A bespoke curriculum, tailored to help our children flourish
John Keble School prides itself on its wide, rich curriculum. Students receive high quality teaching which meets their needs. The curriculum is engaging, relevant, stimulating and inspiring. We encourage independent learning and self-reflection in order to prepare our students for a future we cannot see, supporting them as they learn to problem-solve, think and develop confidence in their unique abilities.
In January 2017, the school first introduced its creative curriculum, and our 2019 revised edition was presented as an exemplary model at Cambridge Education’s Conference in October 2019.
Our model involves:
•Connected and relevant cross-curricular learning which is built on the National Curriculum
•Breadth and depth of study in all subject areas and at all ages, including some specialist teachers (music, PE and Spanish)
•Deliberately planning for children to develop their vocabulary and oracy
•Providing a range of experiences that we feel our children need, and may not get elsewhere, both in and outside of school
•Promoting autonomy, collaboration, problem solving, reflection, and resilience as our key learning behaviours
Our themed cross-curricular learning means that children are immersed in topic areas. They can then acquire new knowledge and vocabulary and apply these across a range of lessons. This enables children to make links in their learning and secure their new knowledge. Our whole school topics help children build on one another’s learning and create dialogue across between the year groups. Home learning is a creative activity around the school curriculum theme which is fun and interactive. A wide variety of extra-curricular clubs add to this offer.
PHSE, circle time and worship are taught separately, providing plenty of opportunities for pupils to deepen their social, moral and cultural development. This ensures that children’s spiritual development and social, moral and cultural development are deepened. For example, Year 6 examine the reasons for the First and Second World War and then examine the reasons for Hilter’s rise to power. They debate whether he was an evil person or whether circumstances had formed his personality and beliefs.
We provide strong support for staff to deliver this curriculum. Our large non-class-based leadership team (including five AHTs) ensure continuous coaching, creative planning, and encouragement of teachers to be able to take risks and grow in their style.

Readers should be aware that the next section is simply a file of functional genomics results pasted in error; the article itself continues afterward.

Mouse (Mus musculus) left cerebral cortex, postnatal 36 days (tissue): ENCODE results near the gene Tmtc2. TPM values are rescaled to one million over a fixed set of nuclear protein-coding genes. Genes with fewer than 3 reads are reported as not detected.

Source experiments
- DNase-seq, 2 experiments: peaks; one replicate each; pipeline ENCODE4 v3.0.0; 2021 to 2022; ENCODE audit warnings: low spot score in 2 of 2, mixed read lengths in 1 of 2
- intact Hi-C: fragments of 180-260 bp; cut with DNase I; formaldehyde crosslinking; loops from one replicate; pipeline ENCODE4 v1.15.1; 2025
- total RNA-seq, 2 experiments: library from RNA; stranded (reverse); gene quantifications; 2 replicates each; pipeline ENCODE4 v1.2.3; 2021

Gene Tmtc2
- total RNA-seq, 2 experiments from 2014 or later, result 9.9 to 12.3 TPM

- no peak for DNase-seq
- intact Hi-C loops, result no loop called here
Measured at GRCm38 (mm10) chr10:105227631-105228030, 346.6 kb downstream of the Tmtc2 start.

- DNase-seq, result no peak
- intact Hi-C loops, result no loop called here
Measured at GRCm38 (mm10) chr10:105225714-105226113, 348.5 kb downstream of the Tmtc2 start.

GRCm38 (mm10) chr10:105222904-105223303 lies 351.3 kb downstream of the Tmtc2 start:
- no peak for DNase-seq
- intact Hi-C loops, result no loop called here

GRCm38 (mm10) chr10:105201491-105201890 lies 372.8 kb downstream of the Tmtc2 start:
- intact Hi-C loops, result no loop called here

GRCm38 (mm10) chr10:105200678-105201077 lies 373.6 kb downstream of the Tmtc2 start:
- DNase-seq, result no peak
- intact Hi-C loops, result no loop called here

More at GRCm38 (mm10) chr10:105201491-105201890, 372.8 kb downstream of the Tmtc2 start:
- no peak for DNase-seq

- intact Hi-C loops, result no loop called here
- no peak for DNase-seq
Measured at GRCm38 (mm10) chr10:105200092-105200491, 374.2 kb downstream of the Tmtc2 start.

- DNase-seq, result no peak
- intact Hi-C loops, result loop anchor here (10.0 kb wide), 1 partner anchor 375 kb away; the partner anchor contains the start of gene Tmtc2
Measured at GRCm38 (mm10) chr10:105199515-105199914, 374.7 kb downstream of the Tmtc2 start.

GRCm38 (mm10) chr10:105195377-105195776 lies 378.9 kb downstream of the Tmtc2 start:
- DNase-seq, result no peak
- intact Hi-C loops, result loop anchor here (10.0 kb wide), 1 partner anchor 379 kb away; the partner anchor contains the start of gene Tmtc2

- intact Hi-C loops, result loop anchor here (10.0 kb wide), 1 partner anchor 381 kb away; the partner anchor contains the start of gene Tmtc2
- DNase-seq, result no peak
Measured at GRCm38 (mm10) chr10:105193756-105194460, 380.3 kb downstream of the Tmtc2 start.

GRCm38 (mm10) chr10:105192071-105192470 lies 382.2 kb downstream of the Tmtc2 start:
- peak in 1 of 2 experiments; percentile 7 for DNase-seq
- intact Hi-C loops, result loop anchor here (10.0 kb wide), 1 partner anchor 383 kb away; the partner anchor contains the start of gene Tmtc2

A classroom culture that builds autonomy and a growth mindset
We believe developing healthy learning behaviours are a vital for skill for enabling children to grow in wisdom and knowledge. These give them tools to overcome barriers to learning in and beyond school. For example, we reward children for showing ‘resilience’ or ‘collaboration’ in the classroom through certificates and providing opportunities for children to use these skills. Our flexible integrated learning approach from Nursery to Year 1 has a focus on building autonomy.
We see our children able to articulate how to approach difficult problems, using the phase, I can’t do …yet’ and have seen how children are not afraid to make mistakes. The school uses a ‘levels of involvement’ scale to focus staff attention on increasing classroom engagement and help them to recognise deeper learning. Lesson observations (2018-2019) show raised levels of involvement over time.
The well-balanced curriculum is carefully matched to pupils’ needs, so that they can readily develop new interests and skills. For example, provision for Spanish, art, music, physical education, sports, school trips and residential activities has enabled them to become more confident and secure learners.
Ofsted March 2018
The range of extra-curricular clubs is extensive and promotes pupils’ interests well. Popular choices include football, netball, origami, multi-skills, art/painting, cooking, science, school magazine, choir, and information and communication technology.
Ofsted March 2018